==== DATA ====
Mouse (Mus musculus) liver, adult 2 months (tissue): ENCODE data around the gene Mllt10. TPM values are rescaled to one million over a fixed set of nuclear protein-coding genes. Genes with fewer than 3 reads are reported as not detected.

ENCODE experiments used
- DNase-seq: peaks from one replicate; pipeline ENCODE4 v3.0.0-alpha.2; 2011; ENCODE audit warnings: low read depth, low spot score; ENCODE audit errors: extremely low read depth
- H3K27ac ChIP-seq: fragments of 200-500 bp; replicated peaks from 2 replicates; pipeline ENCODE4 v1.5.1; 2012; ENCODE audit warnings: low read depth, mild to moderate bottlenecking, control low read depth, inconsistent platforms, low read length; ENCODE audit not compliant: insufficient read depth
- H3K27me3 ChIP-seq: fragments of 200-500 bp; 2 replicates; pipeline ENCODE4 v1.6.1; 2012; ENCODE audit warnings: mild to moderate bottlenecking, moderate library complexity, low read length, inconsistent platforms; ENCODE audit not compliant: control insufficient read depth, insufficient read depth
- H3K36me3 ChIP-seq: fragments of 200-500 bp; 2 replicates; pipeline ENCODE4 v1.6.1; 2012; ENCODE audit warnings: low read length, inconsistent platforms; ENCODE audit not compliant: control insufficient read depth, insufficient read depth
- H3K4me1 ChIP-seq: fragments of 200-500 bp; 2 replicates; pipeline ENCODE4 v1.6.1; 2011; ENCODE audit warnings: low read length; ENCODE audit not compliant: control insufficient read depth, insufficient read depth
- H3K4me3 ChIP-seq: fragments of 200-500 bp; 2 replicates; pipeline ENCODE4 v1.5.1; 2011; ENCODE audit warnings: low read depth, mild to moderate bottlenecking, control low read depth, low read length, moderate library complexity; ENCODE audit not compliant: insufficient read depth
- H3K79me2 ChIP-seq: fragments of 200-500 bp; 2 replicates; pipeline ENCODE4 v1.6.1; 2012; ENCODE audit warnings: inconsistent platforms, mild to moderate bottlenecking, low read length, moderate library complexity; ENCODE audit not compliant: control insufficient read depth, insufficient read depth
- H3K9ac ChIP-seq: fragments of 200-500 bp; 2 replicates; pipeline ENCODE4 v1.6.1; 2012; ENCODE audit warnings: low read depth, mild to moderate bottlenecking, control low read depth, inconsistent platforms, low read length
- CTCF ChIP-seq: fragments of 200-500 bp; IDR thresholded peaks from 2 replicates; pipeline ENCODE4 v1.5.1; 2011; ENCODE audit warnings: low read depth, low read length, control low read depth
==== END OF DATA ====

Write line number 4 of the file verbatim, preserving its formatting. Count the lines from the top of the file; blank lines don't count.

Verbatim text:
- H3K27ac ChIP-seq: fragments of 200-500 bp; replicated peaks from 2 replicates; pipeline ENCODE4 v1.5.1; 2012; ENCODE audit warnings: low read depth, mild to moderate bottlenecking, control low read depth, inconsistent platforms, low read length; ENCODE audit not compliant: insufficient read depth